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PAGE ONE COMMENT: JOURNALISTS BEHIND BARS IN THAILAND

Two fine journalists spent an unnecessary five hours behind bars today after being charged with defaming the Royal Thai Navy.

Alan Morison, 66, Australian and Chutima Sidasathian,33, Thai of Phuketwan were held in custody in the cell below the court in Phuket, while court officials sorted out bail.

They chose to be treated like any other prisoner. It was a quick way to learn that Thailand, which is bordering close on being a failed state, does not believe in the presumption of innocence, er, and, dare I say it, democracy.

Their crime is one of the most unlikely in the annals of libel history. They are alleged to have defamed the Royal Thai Navy in relation to the treatment of Rohingyas.

This is the very Navy which shot itself in the foot having taken film used by CNN of one of its crews pushing out Rohingya boats into the open sea to an uncertain fate.

It’s difficult to libel an object in the west. An object – the Navy – does not have a soul or feelings.

Had a similar story appeared in Britain in say the local paper the ‘Ilford Recorder’ who published an inaccurate Reuters report – the judiciary would surely have gone after Reuters.

But first they would have had to ask: ‘Who is offended?’ And if the British Royal Navy is offended how does one determine the damage done?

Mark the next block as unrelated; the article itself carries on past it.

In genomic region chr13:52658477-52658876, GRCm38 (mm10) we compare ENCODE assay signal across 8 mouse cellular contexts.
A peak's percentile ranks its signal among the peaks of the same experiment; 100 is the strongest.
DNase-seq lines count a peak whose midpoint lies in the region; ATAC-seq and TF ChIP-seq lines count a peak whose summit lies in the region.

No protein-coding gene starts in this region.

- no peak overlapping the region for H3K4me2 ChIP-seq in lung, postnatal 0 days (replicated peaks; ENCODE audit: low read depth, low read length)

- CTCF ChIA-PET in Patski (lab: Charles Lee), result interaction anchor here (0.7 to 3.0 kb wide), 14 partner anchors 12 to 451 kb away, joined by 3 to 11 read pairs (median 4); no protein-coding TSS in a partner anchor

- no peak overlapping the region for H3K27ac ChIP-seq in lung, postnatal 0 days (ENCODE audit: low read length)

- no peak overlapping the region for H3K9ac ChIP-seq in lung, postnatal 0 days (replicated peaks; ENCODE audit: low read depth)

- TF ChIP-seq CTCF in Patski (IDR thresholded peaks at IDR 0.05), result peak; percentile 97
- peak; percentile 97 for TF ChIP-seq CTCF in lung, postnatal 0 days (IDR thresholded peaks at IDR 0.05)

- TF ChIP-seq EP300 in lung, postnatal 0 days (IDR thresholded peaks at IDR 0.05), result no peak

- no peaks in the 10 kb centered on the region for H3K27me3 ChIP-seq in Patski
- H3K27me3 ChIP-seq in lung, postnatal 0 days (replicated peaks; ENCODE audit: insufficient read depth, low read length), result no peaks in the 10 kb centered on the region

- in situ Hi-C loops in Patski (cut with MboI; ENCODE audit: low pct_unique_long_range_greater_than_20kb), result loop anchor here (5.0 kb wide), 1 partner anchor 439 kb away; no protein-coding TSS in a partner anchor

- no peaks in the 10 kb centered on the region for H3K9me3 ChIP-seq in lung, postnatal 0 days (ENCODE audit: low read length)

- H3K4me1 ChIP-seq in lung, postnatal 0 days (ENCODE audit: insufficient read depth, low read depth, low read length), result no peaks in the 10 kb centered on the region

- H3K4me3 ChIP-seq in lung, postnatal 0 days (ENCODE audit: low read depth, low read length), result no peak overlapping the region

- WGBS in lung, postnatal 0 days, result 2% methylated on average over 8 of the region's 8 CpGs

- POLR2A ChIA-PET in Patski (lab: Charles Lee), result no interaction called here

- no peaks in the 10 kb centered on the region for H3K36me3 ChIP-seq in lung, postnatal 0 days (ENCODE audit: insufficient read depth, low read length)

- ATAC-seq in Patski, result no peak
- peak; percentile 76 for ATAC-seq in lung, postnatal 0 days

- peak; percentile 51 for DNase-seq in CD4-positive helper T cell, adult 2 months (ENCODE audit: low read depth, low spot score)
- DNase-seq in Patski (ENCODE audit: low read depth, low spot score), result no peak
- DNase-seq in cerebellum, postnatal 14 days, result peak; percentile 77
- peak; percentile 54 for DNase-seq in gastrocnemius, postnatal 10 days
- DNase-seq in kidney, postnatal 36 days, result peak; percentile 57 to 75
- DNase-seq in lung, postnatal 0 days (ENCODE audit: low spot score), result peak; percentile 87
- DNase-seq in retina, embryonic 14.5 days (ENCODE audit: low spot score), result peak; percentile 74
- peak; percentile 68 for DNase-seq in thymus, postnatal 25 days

The Royal Navy is not a trading company. It may have lost face when it lost the Prince of Wales off Malaysia in World War 11 –  but it more than made up for it later.

Did the British forces sue after being called cowards for surrendering to the Japanese at Singapore?

No. You win some you lose some and military institutions must come under public scrutiny.

Some say the Thai Armed forces have got away with murder in the last decade. So have they been charged?

And have they taken the people who accused them of murder, say at Tak Bai of Kru se, to court for libel.

No of course not. It’s the people, the soldiers, sailors and officers, who have to be charged not the institutions.

So we have to ask both Government supporters and Anti-Government supporters where is the democracy you have been baying about for all this time? Was it all piffle?

What have Democratic Party leaders or Pheu Thai leaders have to say about the hounding of Morison and Sidasathian?  How can believe we what you say?

And if this all comes about face – will these people be recompensed? No, not a hope of that.

Of course the government, political parties, and democracy lovers of Thailand, are not alone.

How can we criticise from the west, when one our own institutions, Reuters news service, who gained a journalist Oscar – a Pulitzer Prize – at least partially off the back of these two remarkable people, still remain so silent.

So Jason Szep and Andrew Marshall of Reuters. Forget for a minute about the corporate image of your agency. If you do not speak out for Morison and Sidasathian perhaps you should send your award back in a paper bag.

And Jason, no need for the shrinking violet stuff. Pulitzer Awards are for people who write for the American Press. You have to put in for these awards and pay your fifty bucks.

NB: Alan Morison and Chutima Sidasathian were bailed in the sum of 100,000 baht each and the case was adjourned for five weeks. The bail was not paid by themselves. It was put up by the Andaman Law Centre, based in Trang.

About the Author

Andrew Drummond

Andrew Drummond is a British independent journalist and occasional television documentary maker. He is a former Fleet Street, London, journalist having worked at the Evening Standard, Daily Mail, Mail on Sunday, News of the World, Observer and The Times.

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